I first showed the film (on VHS?) to a group of my friends around 1999 on the recommendation of one of the women. She mentioned that she saw it with her sons and they found it hilarious. My reaction at the time was rather negative and although I liked the black humour scenes I did not relish the sequences involving car/police chases and I found Ruth Gordon’s mannered acting irritating. Around 2010 with a new membership of the film group and the release of a dvd I saw it again. This time I took more notice of its social satire and inventive cinematography (more of this in the next post)
This year there were 10 of us.
– I felt from the beginning that it would not have a happy ending so could not laugh.
– Black comedy which shocked, anarchy without responsibility but its message of find your own way to expressing yourself has much to be said in its favour in a society (U.S.) which in the 70s demanded conformity. I really laughed hard at many of the incidents, found the attachment to each other tender, poignant and in the end doomed to disappointment so she took the brave way out. I noted she was concentration camp survivor so had determined to live different kind of life. At times a fantasy, At the end I did not expect him to kill himself so I was not surprised he survived – that honoured what she taught him -LIVE. I really enjoyed it all even when I was shocked by the first “hanging”.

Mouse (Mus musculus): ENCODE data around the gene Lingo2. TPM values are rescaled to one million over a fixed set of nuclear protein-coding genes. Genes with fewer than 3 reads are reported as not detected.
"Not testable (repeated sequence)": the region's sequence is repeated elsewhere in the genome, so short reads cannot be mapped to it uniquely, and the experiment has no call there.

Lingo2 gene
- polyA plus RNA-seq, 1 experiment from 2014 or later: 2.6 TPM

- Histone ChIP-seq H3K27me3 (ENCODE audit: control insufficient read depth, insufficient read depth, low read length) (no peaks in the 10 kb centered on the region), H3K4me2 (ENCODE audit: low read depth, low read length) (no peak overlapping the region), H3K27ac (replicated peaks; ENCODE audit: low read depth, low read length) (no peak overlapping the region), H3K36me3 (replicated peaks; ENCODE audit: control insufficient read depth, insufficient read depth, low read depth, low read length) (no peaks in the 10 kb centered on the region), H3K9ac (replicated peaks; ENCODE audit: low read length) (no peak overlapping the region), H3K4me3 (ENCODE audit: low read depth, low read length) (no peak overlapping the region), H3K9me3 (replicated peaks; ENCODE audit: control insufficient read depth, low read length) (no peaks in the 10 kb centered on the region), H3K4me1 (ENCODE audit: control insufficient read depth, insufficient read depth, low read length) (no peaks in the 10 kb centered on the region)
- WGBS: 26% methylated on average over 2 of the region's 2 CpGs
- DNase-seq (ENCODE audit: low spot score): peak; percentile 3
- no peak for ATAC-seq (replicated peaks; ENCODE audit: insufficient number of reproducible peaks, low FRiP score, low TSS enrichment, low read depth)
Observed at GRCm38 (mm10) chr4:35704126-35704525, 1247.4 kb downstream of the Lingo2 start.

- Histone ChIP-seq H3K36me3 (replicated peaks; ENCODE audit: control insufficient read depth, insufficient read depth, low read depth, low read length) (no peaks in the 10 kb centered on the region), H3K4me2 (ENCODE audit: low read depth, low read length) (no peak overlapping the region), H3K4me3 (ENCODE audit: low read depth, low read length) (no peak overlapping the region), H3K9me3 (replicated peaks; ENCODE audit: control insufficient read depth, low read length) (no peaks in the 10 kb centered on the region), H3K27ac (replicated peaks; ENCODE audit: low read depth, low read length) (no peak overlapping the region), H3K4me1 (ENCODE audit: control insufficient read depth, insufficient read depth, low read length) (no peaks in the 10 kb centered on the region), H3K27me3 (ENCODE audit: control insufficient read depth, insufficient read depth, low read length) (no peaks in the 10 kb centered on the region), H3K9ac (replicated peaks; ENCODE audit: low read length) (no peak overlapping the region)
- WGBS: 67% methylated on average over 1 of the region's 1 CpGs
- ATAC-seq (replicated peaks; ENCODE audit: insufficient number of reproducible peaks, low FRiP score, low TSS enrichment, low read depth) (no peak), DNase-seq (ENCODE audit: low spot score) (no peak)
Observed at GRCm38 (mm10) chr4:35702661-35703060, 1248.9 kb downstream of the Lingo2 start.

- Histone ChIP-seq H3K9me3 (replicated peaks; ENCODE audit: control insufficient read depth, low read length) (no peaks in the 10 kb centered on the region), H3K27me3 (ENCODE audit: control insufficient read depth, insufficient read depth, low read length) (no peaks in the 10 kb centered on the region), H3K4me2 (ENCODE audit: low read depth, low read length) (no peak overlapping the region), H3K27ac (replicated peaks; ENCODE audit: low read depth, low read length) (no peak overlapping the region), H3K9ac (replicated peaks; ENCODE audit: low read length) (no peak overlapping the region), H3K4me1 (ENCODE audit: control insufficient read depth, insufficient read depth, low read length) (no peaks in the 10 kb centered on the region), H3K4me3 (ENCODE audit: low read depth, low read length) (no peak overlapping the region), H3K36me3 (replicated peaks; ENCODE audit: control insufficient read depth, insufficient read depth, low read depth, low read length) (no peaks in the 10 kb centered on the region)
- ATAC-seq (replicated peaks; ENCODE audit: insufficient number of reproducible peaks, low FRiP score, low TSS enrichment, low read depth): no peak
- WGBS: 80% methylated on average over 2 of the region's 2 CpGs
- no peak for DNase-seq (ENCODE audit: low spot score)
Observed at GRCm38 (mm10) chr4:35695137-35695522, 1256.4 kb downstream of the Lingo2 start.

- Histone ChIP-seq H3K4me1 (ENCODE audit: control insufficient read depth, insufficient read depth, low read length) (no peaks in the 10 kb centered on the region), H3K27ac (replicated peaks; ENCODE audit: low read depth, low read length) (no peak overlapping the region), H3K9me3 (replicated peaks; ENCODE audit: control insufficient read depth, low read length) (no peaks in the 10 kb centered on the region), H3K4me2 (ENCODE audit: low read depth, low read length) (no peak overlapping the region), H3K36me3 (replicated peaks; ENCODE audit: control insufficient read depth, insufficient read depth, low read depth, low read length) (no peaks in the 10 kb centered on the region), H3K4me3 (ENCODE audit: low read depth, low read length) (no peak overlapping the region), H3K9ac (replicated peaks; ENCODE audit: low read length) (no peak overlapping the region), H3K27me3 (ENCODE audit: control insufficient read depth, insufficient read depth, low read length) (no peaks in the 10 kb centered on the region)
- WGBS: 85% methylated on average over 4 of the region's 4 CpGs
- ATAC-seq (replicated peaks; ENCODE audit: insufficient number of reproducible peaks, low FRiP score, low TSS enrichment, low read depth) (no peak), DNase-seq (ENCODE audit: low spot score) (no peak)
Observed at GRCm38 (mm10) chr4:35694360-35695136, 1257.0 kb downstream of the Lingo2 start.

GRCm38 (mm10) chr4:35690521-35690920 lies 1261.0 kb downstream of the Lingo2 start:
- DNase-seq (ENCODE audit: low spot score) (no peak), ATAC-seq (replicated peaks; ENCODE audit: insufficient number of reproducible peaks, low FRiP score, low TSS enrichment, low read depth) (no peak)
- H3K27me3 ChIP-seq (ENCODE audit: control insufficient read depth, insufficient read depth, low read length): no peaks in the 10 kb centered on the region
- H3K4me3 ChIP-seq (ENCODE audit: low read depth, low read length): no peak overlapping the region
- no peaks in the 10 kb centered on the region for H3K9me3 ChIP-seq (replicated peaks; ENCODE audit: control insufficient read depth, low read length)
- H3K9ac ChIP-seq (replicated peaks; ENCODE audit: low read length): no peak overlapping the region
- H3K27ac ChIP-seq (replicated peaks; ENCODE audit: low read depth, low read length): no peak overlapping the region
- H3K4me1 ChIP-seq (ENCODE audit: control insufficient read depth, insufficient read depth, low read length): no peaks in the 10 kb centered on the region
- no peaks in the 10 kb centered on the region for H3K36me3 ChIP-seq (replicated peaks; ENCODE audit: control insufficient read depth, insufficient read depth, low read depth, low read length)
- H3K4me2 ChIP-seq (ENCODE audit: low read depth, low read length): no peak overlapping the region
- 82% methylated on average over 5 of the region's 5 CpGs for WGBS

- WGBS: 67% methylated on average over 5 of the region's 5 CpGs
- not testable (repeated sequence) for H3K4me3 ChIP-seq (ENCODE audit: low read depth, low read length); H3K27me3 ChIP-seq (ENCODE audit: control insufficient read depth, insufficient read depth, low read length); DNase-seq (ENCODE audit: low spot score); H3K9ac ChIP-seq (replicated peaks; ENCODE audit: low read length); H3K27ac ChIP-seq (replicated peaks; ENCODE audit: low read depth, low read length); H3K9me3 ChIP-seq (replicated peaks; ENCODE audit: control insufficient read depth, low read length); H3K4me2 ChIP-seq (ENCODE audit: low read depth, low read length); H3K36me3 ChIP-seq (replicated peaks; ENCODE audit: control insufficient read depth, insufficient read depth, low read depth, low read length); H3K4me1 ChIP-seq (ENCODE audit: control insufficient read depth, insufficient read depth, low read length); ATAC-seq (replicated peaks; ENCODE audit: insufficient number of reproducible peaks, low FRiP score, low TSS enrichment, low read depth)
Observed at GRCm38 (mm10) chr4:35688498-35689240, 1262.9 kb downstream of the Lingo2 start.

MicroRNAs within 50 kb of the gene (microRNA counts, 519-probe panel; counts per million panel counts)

– Very funny and iconoclastic . Redolent of the youth culture of the period. Great film.
– While I ‘got’ what the film was about I did not find it particularly funny.
– Wonderful performance by Bud and Ruth with her anarchic spirit overcoming his nihilistic tendencies. Great antidote to militarism and nationalism – a positive ending, choosing when to go.
– I found the film uplifting and life affirming (although not funny, in the way others in the group did!). I first saw it when I was aged about 16, the age Harold is meant to be, and that was 45 years ago, so I’m now closer to Maude’s age. So my thoughts about how old Maude is, feel different now. But a message of ‘seize the day’ or ‘if you want to sing out sing out’ is relevant at any age.
– A fairy tale – and the reason why I did not mind her unstoppable ‘life-fulness’. I didn’t realise in my first viewing that she was a holocaust survivor. Very funny – laugh out loud film. The mother was amazing. Liked it more this time.
– Dark humour – hilarious. We fell in love with her too. So an impossible love is entirely possible. Of its time . Life affirming
– The film brought up a lot of feelings for me especially Maude’s background.

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Caramel (2007)

The film group film this month was Caramel. I had presented it in 2011 at the Lexi cinema to a general audience at the U3A matinée. They loved the film. On release in 2007 the critics and reviewers were in the majority very positive and it was distributed internationally. I was surprised by the variety of responses of the film group this month.